The latest in a long line of collected short plays of a given theatre season, The Best American Short Plays 2010-2011 (Applause Theatre and Cinema Books) offers 21 short dramatic and comedic plays by generally unknown playwrights that all evolve – according to the editor, theatre writer William W. Demastes – the theme of love. An argument may be offered that all literary work is thematically based on love. A bad pun may be suggested that given this diverse collection, love is a many splintered thing.
If love is in the air throughout these 21 plays, it is coy in Lorin Howard’s slight The Subtext of Texting, in which lovers fail to communicate their true feelings while texting cute cliches and smiley faces to each other. It is neurotic in G. Flores’ The Coyote Stratagem, in which a chalk circle with imaginary barbed wire is drawn on a garage floor as a means of creating boundaries and communication between two parties in a dissolving relationship.
Love is strange in Janet Alard’s amusing Creatures, in which a man confesses to his girlfriend at a drive-in movie that he is indeed a werewolf. And it is perverted, if not entirely absent, in Lindsay Marianna Walker and Dawson Moore’s creepy Six Dead Bodies Duct-Taped to a Merry-Go-Round, in which two guys traveling in a truck with a cargo of human corpses contemplate a lewd act.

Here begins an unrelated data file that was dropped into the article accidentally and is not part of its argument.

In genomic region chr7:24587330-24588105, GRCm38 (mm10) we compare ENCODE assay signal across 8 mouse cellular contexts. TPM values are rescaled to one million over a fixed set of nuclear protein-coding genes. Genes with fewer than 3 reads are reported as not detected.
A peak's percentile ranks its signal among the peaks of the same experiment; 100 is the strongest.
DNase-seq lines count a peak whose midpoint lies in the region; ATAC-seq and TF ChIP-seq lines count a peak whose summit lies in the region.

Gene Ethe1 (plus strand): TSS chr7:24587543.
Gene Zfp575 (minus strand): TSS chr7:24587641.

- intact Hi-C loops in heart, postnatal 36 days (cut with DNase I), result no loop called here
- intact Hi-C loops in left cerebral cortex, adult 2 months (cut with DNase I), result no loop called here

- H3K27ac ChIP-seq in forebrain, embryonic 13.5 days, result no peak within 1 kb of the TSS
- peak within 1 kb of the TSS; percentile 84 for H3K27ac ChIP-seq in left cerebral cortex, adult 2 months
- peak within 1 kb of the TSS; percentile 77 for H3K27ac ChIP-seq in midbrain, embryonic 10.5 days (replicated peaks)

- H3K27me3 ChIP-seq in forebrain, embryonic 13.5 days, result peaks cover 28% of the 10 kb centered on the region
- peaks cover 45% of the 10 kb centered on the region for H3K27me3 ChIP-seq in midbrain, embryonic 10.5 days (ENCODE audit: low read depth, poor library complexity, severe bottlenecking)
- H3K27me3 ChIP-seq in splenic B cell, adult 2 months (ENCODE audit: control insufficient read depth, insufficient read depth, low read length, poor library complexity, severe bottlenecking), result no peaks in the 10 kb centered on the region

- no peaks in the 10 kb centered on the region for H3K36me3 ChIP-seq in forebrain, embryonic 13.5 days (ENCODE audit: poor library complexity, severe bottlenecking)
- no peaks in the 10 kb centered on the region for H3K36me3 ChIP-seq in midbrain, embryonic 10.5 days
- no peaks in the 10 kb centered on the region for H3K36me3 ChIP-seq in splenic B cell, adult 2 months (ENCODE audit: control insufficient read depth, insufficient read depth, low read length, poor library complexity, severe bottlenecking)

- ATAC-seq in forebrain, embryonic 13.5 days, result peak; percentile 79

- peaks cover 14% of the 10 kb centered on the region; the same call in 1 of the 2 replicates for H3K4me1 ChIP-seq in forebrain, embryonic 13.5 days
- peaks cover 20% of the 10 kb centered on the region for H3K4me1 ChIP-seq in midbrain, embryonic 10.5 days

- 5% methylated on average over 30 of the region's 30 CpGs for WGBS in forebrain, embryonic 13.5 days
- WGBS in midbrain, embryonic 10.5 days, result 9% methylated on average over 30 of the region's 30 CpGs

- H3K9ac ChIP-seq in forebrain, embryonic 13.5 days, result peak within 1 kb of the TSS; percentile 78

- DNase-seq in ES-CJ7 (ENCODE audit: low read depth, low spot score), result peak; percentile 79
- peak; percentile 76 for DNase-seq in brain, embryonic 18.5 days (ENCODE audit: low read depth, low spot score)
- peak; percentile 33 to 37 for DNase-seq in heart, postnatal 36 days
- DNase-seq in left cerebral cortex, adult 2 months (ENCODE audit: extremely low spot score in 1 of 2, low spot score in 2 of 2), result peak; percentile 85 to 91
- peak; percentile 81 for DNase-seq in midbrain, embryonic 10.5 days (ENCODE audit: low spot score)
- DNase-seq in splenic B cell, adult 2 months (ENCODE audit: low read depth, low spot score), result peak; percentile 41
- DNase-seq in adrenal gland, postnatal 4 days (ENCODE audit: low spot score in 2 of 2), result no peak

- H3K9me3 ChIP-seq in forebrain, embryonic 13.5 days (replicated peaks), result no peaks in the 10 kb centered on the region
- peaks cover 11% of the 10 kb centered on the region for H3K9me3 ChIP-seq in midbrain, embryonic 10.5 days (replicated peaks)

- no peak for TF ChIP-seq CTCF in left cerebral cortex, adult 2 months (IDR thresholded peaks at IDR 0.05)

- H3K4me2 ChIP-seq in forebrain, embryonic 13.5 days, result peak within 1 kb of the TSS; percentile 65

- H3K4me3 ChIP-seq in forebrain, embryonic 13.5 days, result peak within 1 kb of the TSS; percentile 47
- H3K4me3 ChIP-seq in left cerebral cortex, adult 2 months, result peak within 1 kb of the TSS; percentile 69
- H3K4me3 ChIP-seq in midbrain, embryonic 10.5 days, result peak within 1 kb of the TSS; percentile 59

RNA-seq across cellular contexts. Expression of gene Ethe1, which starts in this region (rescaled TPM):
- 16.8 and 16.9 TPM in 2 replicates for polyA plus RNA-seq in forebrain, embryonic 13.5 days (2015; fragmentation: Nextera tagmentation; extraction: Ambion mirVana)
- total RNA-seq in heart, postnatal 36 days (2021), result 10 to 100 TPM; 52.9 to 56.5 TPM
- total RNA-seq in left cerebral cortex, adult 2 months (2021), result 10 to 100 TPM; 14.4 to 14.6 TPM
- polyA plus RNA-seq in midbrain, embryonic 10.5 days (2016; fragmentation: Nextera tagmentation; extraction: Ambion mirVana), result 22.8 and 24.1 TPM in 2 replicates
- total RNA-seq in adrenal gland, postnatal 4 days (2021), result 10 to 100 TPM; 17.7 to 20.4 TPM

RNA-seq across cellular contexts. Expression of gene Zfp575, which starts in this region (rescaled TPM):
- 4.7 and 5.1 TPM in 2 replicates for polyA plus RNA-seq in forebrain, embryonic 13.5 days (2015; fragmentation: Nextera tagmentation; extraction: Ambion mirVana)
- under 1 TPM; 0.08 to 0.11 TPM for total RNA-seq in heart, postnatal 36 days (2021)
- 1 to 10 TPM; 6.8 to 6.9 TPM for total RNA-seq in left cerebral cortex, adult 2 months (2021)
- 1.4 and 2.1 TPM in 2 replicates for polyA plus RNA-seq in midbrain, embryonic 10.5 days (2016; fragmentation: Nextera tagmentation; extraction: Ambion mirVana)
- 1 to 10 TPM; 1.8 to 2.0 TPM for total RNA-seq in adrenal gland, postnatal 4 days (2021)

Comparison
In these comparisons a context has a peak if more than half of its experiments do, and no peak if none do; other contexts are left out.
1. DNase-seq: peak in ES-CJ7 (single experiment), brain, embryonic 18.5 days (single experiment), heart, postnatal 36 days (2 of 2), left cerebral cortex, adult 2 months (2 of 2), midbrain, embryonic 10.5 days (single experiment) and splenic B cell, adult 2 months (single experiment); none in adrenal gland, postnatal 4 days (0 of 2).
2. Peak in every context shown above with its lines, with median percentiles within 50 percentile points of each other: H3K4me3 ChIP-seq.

Lisa Soland’s Thread Count successfully bridges a modernist narrative with an old-fashioned corny tale of a country bumpkin on a sightseeing tour of New York City. It offers zippy Neil Simon-like exchanges between her and a Macy’s Department store sales clerk. It’s unabashedly romantic, while chartering a satisfying and emotional drive that proves a play need not be sappy to be wholesome.
The crowning offering is Gabriel Rivas Gomez’s Scar Tissue. In this psychological, minimally staged extravagance – it includes percussive sounds, projected images and several scene changes – a renowned heart surgeon, coping with the death of her soldier daughter in Afghanistan, plans a life-saving complicated operation on a returned soldier who suffers from post traumatic stress. The taut play reaches a fever pitch of emotion that is disturbing, even heart-wrenching.
For a theatrical director or producer looking for plays to fill the gaps in a production of one-acts, this collection is a bountiful of pleasing oddities. Each work offers something worthwhile, if at times only an amused notion. The collection runs the gamut of the most serious drama to the most irreverent topical mental trinkets like text messaging and active profiles of deceased people on Facebook.
While some come dangerously close to sitcom level, others may very well be the early work of an exciting new voice in the theatre.